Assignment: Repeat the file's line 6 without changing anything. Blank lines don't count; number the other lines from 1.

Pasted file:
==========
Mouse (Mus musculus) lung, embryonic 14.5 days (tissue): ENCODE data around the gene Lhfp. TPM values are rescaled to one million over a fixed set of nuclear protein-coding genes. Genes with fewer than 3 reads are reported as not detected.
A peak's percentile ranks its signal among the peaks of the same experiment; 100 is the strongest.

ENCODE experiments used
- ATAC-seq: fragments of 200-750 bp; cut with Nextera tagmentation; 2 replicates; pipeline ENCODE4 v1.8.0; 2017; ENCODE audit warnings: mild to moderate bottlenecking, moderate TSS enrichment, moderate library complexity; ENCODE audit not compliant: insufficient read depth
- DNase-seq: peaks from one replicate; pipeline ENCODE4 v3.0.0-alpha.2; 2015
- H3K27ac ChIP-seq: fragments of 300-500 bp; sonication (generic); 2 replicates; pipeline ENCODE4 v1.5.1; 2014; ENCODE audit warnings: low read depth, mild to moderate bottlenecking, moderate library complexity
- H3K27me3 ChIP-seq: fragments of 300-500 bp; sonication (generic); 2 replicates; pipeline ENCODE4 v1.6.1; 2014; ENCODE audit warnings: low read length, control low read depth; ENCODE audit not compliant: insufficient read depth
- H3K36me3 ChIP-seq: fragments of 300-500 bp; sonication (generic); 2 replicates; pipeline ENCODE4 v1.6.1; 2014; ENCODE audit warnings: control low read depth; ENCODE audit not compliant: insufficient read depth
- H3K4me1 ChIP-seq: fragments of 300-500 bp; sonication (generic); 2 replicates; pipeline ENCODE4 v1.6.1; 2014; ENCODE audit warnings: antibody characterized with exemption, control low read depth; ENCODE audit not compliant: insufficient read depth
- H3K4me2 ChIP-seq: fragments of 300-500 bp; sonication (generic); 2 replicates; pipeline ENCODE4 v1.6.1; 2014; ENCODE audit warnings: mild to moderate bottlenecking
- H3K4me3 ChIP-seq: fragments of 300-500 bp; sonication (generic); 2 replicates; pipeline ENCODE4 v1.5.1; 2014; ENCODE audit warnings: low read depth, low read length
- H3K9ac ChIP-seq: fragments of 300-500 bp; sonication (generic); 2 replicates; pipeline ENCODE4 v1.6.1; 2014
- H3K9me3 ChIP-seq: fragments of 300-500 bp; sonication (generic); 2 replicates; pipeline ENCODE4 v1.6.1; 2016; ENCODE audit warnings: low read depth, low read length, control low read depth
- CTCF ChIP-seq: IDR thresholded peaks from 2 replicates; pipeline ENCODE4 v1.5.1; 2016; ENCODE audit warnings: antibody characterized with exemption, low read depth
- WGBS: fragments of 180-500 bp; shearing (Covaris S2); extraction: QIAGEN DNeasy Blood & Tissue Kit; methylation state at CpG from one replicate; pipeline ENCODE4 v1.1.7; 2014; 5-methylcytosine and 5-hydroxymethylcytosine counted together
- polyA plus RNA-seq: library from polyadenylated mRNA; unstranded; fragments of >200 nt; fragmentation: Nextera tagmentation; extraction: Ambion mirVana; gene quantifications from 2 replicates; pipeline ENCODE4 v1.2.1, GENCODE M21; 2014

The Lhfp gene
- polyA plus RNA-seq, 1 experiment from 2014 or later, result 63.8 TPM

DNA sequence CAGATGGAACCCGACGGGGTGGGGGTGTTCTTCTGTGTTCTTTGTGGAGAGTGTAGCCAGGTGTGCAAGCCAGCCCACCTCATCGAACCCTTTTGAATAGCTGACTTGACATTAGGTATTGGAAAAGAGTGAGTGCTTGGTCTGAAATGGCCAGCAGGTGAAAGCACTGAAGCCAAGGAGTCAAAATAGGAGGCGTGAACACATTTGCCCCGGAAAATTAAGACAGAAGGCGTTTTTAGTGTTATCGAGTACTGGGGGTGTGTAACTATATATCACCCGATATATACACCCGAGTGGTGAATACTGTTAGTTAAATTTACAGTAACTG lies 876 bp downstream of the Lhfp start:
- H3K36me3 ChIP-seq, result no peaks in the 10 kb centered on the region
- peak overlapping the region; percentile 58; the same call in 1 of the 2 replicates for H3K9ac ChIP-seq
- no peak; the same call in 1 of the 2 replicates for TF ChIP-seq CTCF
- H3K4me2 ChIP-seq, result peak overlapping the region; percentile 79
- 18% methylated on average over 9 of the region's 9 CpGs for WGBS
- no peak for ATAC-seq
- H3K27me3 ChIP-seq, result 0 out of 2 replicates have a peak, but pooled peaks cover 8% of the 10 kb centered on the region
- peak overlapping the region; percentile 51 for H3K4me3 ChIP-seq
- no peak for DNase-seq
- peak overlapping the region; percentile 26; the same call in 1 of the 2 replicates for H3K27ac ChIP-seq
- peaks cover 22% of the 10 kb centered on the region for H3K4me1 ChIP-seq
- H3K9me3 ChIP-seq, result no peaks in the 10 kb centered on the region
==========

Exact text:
- H3K27ac ChIP-seq: fragments of 300-500 bp; sonication (generic); 2 replicates; pipeline ENCODE4 v1.5.1; 2014; ENCODE audit warnings: low read depth, mild to moderate bottlenecking, moderate library complexity